Governments have a responsibility to drive economic development and employment rates but one of the most significant untapped sources of economic growth is procurement, specifically procurement from startups, writes Kate Cornick.
Each time a trusted public sector organisation purchases from a startup, they provide that early-stage business with a valuable use case, sending a powerful signal to other purchasers that it’s ‘safe’ to buy from them. They also help that startup grow and create jobs.
But government procurement processes, which are designed to minimise risk, can make it difficult for the public sector to purchase solutions from startups, whether that’s because a provider is already “locked-in” or an over-specification of what’s required when going to market.
Startups are a solution to many government procurement opportunities, as well as those known challenges with unknown solutions. This is because startups view the world differently and can provide an answer which may not even be on the radar for a traditional provider.
A ‘safe’ place to do something new
Australia’s first GovTech accelerator, CivVic Labs, connects government challenges with startups who can solve them, acting as a bridge between two different worlds.
Government departments and agencies gain exposure to innovative tech solutions in a de-risked environment through the program.
It also exposes them to new ways of working and allows for a collaborative approach to solving the challenges at hand.
Startups will receive additional capital, which allows them to scale and hire more people, but also exposure to the government procurement process and the opportunity to build their network within the public sector.
The CivVic Labs process involves a government department or agency presenting a challenge to the startup ecosystem, inviting proposals for solutions from Victorian startups. The best ideas are refined in the pre-accelerator, with the most suitable solutions for the challenge moving to the accelerator phase.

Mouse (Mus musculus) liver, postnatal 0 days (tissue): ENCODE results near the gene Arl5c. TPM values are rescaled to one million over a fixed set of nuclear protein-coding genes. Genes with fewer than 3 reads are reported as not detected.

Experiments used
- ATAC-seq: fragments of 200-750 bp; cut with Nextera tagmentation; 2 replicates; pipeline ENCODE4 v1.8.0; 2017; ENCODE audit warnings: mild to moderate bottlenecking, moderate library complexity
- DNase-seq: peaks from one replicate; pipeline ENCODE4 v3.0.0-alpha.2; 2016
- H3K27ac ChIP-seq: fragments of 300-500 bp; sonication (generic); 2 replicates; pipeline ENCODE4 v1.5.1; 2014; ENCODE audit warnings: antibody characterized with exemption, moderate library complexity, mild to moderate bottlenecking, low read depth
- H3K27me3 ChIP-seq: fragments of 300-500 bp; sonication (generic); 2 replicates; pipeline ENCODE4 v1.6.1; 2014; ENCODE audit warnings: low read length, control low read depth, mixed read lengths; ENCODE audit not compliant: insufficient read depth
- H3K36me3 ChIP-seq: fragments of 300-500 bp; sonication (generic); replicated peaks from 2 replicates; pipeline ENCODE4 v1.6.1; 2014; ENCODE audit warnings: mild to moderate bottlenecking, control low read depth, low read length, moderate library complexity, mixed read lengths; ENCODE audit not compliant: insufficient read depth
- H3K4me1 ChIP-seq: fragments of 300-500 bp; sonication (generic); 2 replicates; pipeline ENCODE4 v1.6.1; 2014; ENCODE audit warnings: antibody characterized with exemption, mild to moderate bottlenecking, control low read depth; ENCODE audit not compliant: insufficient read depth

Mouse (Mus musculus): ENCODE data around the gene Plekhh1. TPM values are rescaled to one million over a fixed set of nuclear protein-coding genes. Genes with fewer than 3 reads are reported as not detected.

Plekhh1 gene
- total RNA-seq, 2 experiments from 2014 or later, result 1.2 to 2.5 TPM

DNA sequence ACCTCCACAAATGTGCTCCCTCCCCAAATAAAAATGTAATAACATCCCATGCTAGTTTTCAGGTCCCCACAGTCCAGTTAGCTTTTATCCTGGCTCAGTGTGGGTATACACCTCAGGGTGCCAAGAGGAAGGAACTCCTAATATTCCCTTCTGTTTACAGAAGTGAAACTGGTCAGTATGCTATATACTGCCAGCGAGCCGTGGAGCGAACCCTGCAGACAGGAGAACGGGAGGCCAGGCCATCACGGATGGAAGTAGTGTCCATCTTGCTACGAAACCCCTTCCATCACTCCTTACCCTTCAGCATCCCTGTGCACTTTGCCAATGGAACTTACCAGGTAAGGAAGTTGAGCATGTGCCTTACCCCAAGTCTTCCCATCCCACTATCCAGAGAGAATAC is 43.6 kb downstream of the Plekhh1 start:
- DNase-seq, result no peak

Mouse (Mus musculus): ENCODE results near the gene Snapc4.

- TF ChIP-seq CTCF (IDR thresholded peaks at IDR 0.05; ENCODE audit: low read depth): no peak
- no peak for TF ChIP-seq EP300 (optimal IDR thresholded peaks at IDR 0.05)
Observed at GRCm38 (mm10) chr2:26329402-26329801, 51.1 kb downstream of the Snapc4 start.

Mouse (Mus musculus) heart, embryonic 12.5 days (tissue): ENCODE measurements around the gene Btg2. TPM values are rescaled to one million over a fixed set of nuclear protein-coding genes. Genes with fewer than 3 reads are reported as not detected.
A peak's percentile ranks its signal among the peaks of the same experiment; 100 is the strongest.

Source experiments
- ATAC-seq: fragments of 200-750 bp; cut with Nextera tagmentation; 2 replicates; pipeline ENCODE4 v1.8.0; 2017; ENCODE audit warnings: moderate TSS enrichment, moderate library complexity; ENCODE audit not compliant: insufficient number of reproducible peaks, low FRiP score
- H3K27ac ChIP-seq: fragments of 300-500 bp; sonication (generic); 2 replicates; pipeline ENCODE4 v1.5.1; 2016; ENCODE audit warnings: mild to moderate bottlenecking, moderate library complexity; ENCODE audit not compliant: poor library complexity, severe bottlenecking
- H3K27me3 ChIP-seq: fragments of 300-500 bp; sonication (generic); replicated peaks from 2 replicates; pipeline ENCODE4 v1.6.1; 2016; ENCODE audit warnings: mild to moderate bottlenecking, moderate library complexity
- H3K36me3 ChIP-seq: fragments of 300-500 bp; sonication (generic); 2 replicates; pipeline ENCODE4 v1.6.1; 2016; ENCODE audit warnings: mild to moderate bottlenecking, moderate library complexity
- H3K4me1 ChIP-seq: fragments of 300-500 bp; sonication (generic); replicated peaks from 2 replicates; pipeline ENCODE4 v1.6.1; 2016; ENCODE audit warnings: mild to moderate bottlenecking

During the accelerator, a minimum viable product or prototype is built with the backing of CivVic’s funding, mentors and resources. There is then the opportunity for the startup to secure up to $150,000 in investment to develop the solution as a market-ready product and impact change on a larger scale.
So far, four startups have successfully been paired with government challenges, and three of those have secured additional government contracts following completion of the accelerator.
The Department of Transport, for example, was looking for innovative ways to learn how Victorians use public transport. Understanding how Victorians use public transport is critical to meeting future demand, and the data needed to be used in a variety of ways such as planning new stations, safety and operational uses as well as providing customer information.
After posing the challenge to the CivVic cohort, the Department of Transport partnered with Victorian startup Envision Systems to develop a sensory monitoring platform. The solution aims to help the state overcome current public transport data silos and gaps.
Another positive outcome has been St Vincent’s Hospital, which partnered with data analytics startup Sky Ledge to develop a platform that proactively predicts the occurrence of preventable hospital-acquired conditions (HAC). Currently, 1 in 9 hospital admissions result in a potentially avoidable HAC, and a new way of thinking was needed to break through the problem.
Many in the public sector are currently missing opportunities to leverage the potential of dynamic technologies to solve challenges in the pre-commercial procurement space.
The benefits of bridging the middle ground
Despite the perception that governments around the world struggle with digital transformation, we know the public sector wants access to innovative thinking.
But the public sector procurement system is set-up to favour purchasing from larger, more established companies.
These businesses are not often working at the forefront of technology and can lack the ability to create innovative and often low-cost solutions.
And when they are, they are often white-labelling the work of startups, thereby excluding startups from the full investment and recognition that could change the trajectory of an early-stage business.
The goal of the GovTech accelerator is to remove the middle man and connect government and startups directly, opening pathways for both.
Despite not always speaking the same language, public servants and startups share a passion for solving society’s toughest problems. Their differences are, instead of keeping them apart, should be used to spark creativity and develop stronger solutions together.
*Dr Kate Cornick is the CEO of LaunchVic
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